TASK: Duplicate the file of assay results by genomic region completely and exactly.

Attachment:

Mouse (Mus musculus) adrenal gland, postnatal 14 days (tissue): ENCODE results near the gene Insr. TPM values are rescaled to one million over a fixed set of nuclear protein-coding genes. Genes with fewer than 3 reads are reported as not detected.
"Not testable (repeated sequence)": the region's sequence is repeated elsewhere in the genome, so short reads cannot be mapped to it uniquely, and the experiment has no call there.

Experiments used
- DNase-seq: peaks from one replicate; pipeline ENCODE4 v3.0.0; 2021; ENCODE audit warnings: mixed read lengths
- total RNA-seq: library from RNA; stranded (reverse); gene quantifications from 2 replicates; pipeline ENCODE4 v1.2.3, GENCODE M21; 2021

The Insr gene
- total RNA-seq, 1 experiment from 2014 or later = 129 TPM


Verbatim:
Mouse (Mus musculus) adrenal gland, postnatal 14 days (tissue): ENCODE results near the gene Insr. TPM values are rescaled to one million over a fixed set of nuclear protein-coding genes. Genes with fewer than 3 reads are reported as not detected.
"Not testable (repeated sequence)": the region's sequence is repeated elsewhere in the genome, so short reads cannot be mapped to it uniquely, and the experiment has no call there.

Experiments used
- DNase-seq: peaks from one replicate; pipeline ENCODE4 v3.0.0; 2021; ENCODE audit warnings: mixed read lengths
- total RNA-seq: library from RNA; stranded (reverse); gene quantifications from 2 replicates; pipeline ENCODE4 v1.2.3, GENCODE M21; 2021

The Insr gene
- total RNA-seq, 1 experiment from 2014 or later = 129 TPM